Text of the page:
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Lucky 2013: A case for economic good times

January 18, 2013: 5:00 AM ET

It's easy to predict gloom and doom for the U.S. economy. But strong growth and job recovery are no pie-in-the-sky fantasies.

By Geoff Colvin, senior editor-at-large

concept of financial directionsFORTUNE -- In your sleep you can name 10 reasons 2013 will be lousy for business and the economy. So can I. But analyzing only the downside is a bad habit; missing a boom is at least as dangerous as missing a bust. So let's imagine the good-news scenario that absolutely no one is talking about. Is it likely? I dunno. Plausible? Absolutely. Here's what gets us to a 4% growth rate, rising incomes, and low unemployment by year-end:

The revolution in American oil and gas increasingly spreads its benefits through the economy. Our crude-oil production, after declining for the past 20 years, is suddenly rocketing and will keep doing so for the rest of the decade, says the Energy Information Administration's just-released outlook. Natural-gas production will boom for at least the next three decades. A resulting industrial renaissance is already under way. Chemical and plastics makers -- Dow (DOW), Mitsubishi, and others -- are building new plants around the country, a stunning turnaround for an industry that has been shutting U.S. plants for years. The Timken Co. (TKR) is expanding a mill in Ohio to make specialty steels for the oil and gas industry. Railroads are adding cars to haul the rising output of many industries. Best of all, much of the new production will be exported -- shrinking our trade deficit and bringing jobs and GDP growth to the U.S.

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The 113th Congress, spooked by the loathing rightly heaped on the 112th, finally acts on its three most important priorities: reforming the tax code by lowering rates and closing loopholes, making Medicare sustainable, and fixing immigration laws to attract and keep the world's best and most ambitious.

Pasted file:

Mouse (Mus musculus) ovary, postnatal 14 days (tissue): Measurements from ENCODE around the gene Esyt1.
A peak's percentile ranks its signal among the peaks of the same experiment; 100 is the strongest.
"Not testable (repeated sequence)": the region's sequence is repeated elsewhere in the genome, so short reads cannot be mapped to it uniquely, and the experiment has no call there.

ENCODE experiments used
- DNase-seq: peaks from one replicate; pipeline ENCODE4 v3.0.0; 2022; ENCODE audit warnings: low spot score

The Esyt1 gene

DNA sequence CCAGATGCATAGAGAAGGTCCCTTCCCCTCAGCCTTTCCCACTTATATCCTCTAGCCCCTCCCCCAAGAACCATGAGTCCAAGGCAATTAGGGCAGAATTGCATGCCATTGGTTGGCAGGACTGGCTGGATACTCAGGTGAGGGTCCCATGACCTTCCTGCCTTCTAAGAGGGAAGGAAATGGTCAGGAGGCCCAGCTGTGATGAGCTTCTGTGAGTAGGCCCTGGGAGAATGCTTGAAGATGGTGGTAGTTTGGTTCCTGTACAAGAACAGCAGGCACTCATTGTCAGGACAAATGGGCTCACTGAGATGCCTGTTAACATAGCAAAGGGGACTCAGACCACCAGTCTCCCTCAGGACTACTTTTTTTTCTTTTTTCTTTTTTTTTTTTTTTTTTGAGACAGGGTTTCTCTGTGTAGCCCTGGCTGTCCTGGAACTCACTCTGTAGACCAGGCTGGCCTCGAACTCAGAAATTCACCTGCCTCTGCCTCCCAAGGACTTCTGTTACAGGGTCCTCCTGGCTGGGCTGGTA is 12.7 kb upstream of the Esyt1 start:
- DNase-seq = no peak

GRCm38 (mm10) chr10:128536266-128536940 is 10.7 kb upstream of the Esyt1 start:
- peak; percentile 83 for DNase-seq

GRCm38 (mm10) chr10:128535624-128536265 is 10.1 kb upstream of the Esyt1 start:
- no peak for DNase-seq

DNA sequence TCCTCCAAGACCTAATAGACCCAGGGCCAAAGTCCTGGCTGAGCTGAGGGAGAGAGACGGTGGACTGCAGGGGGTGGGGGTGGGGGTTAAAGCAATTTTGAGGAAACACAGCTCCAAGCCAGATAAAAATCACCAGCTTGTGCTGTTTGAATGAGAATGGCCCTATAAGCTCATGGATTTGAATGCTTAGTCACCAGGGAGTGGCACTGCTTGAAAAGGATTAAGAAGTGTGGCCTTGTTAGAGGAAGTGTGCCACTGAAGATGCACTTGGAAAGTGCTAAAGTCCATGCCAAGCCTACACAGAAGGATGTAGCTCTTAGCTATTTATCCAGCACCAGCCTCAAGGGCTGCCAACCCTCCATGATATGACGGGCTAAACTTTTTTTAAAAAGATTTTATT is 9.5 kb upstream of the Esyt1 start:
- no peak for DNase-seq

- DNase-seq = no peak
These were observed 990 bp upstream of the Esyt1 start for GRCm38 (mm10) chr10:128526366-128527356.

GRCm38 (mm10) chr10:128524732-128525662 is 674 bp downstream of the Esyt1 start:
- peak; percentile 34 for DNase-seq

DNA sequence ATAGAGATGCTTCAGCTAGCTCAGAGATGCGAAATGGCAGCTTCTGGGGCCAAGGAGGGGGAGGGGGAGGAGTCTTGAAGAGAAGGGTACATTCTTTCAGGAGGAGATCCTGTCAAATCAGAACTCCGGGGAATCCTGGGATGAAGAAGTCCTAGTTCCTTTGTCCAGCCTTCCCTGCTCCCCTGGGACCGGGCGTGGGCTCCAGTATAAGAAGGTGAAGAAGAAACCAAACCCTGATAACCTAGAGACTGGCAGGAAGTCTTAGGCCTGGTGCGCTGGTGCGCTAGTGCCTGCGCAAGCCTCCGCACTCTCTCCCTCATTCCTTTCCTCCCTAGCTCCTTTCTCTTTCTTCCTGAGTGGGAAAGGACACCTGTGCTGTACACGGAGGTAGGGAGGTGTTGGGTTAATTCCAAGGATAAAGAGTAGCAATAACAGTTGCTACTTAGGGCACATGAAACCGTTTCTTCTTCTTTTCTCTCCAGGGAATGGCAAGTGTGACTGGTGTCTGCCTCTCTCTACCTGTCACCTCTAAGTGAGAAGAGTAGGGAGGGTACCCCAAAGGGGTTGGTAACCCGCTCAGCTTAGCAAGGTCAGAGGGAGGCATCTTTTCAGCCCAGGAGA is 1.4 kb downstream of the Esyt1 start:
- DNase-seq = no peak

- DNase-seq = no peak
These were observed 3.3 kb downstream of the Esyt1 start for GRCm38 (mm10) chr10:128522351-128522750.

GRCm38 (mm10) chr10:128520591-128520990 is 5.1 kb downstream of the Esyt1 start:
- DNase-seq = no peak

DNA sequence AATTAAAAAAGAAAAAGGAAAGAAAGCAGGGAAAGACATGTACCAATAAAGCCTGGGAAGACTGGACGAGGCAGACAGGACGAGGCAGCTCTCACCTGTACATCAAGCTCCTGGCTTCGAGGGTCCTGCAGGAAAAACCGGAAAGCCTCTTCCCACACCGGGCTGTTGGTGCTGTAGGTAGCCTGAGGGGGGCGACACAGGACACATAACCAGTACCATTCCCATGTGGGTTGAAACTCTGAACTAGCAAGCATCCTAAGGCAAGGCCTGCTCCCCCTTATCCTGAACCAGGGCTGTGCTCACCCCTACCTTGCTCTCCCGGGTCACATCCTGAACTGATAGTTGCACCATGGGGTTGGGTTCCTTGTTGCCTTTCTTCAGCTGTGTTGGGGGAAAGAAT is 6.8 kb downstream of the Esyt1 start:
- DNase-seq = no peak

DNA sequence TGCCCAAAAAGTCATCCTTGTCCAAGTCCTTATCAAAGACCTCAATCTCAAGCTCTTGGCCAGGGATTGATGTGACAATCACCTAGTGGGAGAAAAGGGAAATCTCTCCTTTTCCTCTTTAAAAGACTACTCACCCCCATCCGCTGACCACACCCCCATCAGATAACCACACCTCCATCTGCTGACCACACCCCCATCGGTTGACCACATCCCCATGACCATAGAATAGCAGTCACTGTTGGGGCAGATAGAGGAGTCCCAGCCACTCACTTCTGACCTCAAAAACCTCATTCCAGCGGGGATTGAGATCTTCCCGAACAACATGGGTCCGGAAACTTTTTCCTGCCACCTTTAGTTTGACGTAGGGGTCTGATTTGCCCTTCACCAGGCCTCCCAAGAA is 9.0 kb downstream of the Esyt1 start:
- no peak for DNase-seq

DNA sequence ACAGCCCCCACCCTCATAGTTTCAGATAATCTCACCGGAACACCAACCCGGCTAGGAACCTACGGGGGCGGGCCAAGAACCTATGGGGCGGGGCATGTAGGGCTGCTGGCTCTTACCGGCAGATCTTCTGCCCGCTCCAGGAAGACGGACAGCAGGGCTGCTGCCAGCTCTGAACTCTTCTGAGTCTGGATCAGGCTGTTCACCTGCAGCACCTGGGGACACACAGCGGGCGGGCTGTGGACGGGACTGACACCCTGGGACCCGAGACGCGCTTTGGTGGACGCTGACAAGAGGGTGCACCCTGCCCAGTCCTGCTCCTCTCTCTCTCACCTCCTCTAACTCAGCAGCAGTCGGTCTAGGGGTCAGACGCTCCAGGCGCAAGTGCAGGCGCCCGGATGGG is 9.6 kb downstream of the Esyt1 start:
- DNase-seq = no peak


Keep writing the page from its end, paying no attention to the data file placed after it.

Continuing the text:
President Obama, finished with running for office and envying Bill Clinton's extraordinary stature domestically and globally, decides to go for a statesman legacy rather than a progressive-hero legacy. He gets behind tax reform by emphasizing its fairness; stresses that Medicare isn't being cut but saved; and negotiates a procedure for legalizing illegals as part of immigration reform. Photos of him signing landmark legislation with leaders of both parties behind him build his image as a pragmatic doer rather than a far-left class warrior.

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The Affordable Care Act takes effect mostly glitch-free as the administration realizes that major implementation problems could tank the economy. The law is filled with requirements that seem difficult or impossible for employers to meet; for example, employers must offer "affordable" insurance to workers, but affordability is defined as a percentage of an employee's household income, which employers have no way of knowing. The IRS has announced that for now employers can base calculations on employees' W-2 income and needn't offer affordable insurance for workers' dependents. More such lenient interpretations will ease a hellacious process for employers and workers.

The SEC and other regulators finally stop making excuses on Dodd-Frank rulemaking, clearing the fog that sits over financial markets. The administration has missed 60% of the rulemaking deadlines imposed by the law, says the latest tally by the Davis Polk law firm; 65% of the total required rulemakings still haven't been finalized. Reducing that uncertainty will liberate one of America's greatest economic strengths, its capital markets.

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The economy builds steam, and hiring picks up. In response, Washington lets hyperextended unemployment benefits revert to normal duration. Those special 99-week benefits, while helpful to many, also distort labor markets by encouraging nonwork, though it's politically incorrect to say so. Getting back to normal frees up another of our greatest strengths, our flexible labor markets.

The virtuous circle that drives all growing economies gains power. Increased economic activity creates confidence, which spurs more activity. Entrepreneurs, managers, and consumers start to believe again.

It could happen, or part of it. No one knows if it will, but we need to be ready for it. And if you think this whole scenario is nonsense, please remember a lesson of history: When everyone believes it can't possibly happen, that's when it happens.

This story is from the February 4, 2013 issue of Fortune.

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About This Author
Geoff Colvin
Geoff Colvin
Senior Editor at Large, Fortune

Longtime Fortune editor and columnist Geoff Colvin is one of America's sharpest and most respected commentators on leadership, globalization, wealth creation, and management. As former anchor of Wall Street Week with Fortune on PBS, he spoke each week to the largest audience of any business television program in America. His national bestseller Talent Is Overrated: What Really Separates World-Class Performers From Everybody Else, won the Harold Longman Award as the best business book of 2009.

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